Image backup/Imaging: Images are byte-for-byte snapshots of your entire hard drive (normally without the empty sectors) or partition, and can be used to restore both the operating system and data. Imaging is the most convenient to restore in case of a system crash, and also ensures you don't miss anything important.
Boot media: Should your system crash completely, you need an alternate way to boot and run the recovery software. Any backup program should be able to create a bootable optical disc or USB thumb drive. Some will also create a restore partition on your hard drive, which can be used instead if the hard drive is still operational.
Scheduling: If you're going to back up effectively, you need to do it on a regular basis. Any backup program worth its salt allows you to schedule backups.
Versioning: If you're overwriting previous files, that's not backup, it's one-way syncing or mirroring. Any backup program you use should allow you to retain several previous backups, or with file backup, previous versions of the file. The better software will retain and cull older backups according to criteria you establish.
Optical support: Every backup program supports hard drives, but as obsolete as they may seem, DVDs and Blu-ray discs are great archive media.
Online support: An offsite copy of your data is a hedge against physical disasters such as flood, fire, and power surges. Online storage services are a great way to maintain an offsite copy of your data. Backup to Dropbox and the like is a nice feature to have.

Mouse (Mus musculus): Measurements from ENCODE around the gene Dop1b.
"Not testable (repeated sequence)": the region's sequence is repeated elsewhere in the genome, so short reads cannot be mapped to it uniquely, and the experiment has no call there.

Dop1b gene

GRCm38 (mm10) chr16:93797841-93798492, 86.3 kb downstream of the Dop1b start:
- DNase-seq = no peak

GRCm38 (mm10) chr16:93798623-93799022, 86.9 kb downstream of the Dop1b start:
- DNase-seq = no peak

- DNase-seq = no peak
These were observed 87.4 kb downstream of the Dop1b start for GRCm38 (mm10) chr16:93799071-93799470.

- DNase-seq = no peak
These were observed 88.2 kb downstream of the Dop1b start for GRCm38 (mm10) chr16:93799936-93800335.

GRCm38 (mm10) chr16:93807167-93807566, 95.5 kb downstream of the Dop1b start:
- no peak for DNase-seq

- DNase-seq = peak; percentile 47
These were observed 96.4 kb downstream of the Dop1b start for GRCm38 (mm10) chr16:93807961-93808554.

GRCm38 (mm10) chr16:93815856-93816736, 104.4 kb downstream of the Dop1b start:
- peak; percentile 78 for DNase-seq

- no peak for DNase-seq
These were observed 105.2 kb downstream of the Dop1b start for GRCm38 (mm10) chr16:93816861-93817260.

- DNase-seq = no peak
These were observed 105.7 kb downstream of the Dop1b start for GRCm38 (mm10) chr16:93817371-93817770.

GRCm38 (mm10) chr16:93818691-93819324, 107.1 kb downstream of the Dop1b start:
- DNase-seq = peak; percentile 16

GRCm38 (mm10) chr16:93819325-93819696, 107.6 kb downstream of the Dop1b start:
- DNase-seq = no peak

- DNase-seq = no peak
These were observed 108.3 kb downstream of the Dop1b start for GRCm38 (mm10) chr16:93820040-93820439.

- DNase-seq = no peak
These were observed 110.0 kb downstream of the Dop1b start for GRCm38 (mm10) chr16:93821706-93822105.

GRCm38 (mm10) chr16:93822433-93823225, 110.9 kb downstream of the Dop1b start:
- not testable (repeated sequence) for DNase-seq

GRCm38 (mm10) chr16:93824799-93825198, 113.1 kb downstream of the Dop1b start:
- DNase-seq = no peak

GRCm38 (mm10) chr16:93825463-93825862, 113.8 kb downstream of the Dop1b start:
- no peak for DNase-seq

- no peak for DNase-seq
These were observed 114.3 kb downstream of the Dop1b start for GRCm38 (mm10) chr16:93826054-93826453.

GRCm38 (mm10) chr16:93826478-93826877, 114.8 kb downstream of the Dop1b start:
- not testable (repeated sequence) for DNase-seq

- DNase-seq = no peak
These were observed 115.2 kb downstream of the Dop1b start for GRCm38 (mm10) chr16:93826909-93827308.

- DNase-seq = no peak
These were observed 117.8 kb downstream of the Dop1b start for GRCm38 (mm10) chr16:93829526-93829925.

FTP and SMB/AFP: Backing up to other computers or NAS boxes on your network or in remote locations (say, your parent's house) is another way of physically safeguarding your data with an offsite, or at least physically discrete copy. FTP can be used for offsite, while SMB (Windows and most OS's) and AFP (Apple) are good for other PCs or NAS on your local network.
Real time: Real-time backup means that files are backed up whenever they change, usually upon creation or save. It's also called mirroring and is handy for keeping an immediately available copy of rapidly changing data sets. For less volatile data sets, the payoff doesn't compensate for the drain on system resources. Instead, scheduling should be used.
Continuous backup: In this case, ‘continuous' simply means backing up on a tight schedule, generally every 5 to 15 minutes, instead of every day or weekly. Use continuous backup for rapidly changing data sets where transfer rates are too slow, or computing power is too precious for real-time backup.
Performance: Most backups proceed in the background or during dead time, so performance isn't a huge issue in the consumer space. However, if you're backing up multiple machines or to multiple destinations, or dealing with very large data sets, speed is a consideration.
Any backup is better than no backup
Free or paid, we highly recommend that you back up at least your essential data against theft, malware or ransomware, and natural disasters, not to mention user error. Even if you work online, a local backup is a lot quicker to restore. And this goes beyond PCs: We get a lot of emails asking how to get data back from a stolen phone—the users generally don't like the answer.